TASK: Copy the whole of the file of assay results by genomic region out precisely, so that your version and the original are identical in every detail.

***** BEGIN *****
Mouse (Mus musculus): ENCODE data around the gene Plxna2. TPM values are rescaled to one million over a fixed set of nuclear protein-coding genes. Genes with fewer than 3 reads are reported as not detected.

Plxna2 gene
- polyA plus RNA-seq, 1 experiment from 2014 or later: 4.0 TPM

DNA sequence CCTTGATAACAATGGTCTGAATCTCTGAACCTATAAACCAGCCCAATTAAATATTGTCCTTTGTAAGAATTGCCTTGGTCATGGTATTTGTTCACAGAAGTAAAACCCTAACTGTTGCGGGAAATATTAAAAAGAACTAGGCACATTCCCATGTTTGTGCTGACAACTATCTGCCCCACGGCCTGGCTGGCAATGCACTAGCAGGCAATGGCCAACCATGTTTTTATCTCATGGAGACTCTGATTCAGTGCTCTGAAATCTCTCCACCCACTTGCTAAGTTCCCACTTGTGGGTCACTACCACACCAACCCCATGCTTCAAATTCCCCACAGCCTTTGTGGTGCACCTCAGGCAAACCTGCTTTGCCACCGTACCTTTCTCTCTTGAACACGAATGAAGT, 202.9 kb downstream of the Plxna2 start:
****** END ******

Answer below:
Mouse (Mus musculus): ENCODE data around the gene Plxna2. TPM values are rescaled to one million over a fixed set of nuclear protein-coding genes. Genes with fewer than 3 reads are reported as not detected.

Plxna2 gene
- polyA plus RNA-seq, 1 experiment from 2014 or later: 4.0 TPM

DNA sequence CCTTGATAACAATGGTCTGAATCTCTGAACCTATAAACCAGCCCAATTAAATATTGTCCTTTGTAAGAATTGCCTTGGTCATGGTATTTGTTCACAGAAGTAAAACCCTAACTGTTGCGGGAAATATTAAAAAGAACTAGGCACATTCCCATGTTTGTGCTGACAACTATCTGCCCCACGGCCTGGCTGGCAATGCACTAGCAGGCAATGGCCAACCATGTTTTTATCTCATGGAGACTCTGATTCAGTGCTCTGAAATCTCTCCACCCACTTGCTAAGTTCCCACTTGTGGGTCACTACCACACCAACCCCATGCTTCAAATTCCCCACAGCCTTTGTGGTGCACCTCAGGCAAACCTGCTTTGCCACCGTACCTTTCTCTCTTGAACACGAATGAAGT, 202.9 kb downstream of the Plxna2 start: